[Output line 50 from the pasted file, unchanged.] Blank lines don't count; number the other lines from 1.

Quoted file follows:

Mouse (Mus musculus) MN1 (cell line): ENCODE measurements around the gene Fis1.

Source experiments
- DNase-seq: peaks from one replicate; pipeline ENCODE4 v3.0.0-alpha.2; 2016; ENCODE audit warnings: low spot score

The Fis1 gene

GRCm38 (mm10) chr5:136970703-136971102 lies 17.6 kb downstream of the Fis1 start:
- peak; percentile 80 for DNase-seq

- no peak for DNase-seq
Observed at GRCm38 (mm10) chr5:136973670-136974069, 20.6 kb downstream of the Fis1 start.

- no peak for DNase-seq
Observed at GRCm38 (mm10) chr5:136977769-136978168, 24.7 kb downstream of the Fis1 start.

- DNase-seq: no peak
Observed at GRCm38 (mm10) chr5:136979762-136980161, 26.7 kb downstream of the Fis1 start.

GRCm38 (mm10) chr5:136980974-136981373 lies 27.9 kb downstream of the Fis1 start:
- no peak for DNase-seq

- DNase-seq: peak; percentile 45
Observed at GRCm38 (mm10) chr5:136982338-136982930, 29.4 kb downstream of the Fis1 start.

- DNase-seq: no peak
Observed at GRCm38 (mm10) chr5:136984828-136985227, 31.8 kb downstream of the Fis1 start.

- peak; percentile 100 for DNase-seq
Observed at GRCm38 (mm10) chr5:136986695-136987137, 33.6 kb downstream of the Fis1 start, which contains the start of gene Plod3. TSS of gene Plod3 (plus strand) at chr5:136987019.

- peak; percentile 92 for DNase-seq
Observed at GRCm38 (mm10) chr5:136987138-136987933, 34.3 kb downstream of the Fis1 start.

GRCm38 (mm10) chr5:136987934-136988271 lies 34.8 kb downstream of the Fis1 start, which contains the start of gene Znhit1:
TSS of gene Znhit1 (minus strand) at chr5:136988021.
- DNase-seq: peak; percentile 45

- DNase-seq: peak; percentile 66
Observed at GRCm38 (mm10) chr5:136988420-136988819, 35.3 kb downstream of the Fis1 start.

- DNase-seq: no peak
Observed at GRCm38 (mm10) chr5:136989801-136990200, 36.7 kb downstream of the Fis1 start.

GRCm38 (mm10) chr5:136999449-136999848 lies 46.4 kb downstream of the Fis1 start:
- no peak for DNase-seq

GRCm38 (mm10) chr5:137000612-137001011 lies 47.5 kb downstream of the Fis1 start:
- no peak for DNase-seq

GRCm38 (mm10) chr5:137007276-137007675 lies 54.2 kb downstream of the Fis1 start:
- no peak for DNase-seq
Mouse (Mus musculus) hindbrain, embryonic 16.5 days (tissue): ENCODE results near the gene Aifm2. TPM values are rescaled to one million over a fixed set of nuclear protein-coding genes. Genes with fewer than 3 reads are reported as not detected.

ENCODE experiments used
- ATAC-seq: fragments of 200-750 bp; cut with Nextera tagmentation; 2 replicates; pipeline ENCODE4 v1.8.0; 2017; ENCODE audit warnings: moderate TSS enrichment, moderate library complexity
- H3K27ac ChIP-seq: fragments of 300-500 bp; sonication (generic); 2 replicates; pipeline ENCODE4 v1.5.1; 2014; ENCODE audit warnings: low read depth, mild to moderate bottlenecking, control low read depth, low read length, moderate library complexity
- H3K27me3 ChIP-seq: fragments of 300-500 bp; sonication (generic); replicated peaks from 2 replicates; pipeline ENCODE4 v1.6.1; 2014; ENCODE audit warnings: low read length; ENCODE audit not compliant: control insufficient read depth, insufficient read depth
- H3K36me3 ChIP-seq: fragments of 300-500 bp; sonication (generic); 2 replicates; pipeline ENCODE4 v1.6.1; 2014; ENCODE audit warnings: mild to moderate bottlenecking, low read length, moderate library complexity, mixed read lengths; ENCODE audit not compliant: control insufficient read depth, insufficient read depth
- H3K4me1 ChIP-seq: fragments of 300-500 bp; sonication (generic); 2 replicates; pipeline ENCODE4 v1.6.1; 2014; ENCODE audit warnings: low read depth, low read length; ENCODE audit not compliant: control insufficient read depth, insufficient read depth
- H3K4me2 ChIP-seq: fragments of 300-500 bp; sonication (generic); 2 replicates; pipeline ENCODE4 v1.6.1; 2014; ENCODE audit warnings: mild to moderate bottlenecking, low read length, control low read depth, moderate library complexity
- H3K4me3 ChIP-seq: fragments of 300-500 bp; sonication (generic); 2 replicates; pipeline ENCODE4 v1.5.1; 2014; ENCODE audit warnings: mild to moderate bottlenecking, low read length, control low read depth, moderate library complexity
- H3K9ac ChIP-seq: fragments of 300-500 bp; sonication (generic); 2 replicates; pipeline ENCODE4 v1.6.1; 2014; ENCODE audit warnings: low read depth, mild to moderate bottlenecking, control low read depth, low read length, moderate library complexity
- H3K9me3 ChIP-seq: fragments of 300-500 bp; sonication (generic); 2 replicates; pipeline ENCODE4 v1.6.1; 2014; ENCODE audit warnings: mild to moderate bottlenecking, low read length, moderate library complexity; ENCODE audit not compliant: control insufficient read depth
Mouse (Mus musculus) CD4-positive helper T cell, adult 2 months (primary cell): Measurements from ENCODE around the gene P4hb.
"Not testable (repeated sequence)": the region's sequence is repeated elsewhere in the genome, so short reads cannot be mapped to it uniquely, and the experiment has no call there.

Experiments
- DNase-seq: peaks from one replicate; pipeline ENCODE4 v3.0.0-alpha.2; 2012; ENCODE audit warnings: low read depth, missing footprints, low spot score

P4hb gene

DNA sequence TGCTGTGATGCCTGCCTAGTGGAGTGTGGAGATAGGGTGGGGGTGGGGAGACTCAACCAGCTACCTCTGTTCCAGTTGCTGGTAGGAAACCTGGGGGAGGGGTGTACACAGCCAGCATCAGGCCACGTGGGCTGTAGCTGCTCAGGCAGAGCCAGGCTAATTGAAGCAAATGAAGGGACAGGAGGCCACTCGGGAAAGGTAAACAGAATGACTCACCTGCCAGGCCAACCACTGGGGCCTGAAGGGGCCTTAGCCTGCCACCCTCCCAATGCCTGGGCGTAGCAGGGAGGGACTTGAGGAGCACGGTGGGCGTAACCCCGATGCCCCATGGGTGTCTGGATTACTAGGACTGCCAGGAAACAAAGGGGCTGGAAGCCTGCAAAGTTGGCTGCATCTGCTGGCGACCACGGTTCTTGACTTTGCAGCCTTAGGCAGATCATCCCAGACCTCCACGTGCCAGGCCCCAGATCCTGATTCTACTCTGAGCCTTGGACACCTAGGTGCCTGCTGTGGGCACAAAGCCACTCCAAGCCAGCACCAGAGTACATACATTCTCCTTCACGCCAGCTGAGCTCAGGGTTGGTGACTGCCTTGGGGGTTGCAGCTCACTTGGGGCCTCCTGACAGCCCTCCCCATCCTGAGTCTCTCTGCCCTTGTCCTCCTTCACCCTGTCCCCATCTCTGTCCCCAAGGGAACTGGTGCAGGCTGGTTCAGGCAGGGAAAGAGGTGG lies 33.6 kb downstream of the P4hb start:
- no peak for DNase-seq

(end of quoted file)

- DNase-seq: peaks from one replicate; pipeline ENCODE4 v3.0.0-alpha.2; 2012; ENCODE audit warnings: low read depth, missing footprints, low spot score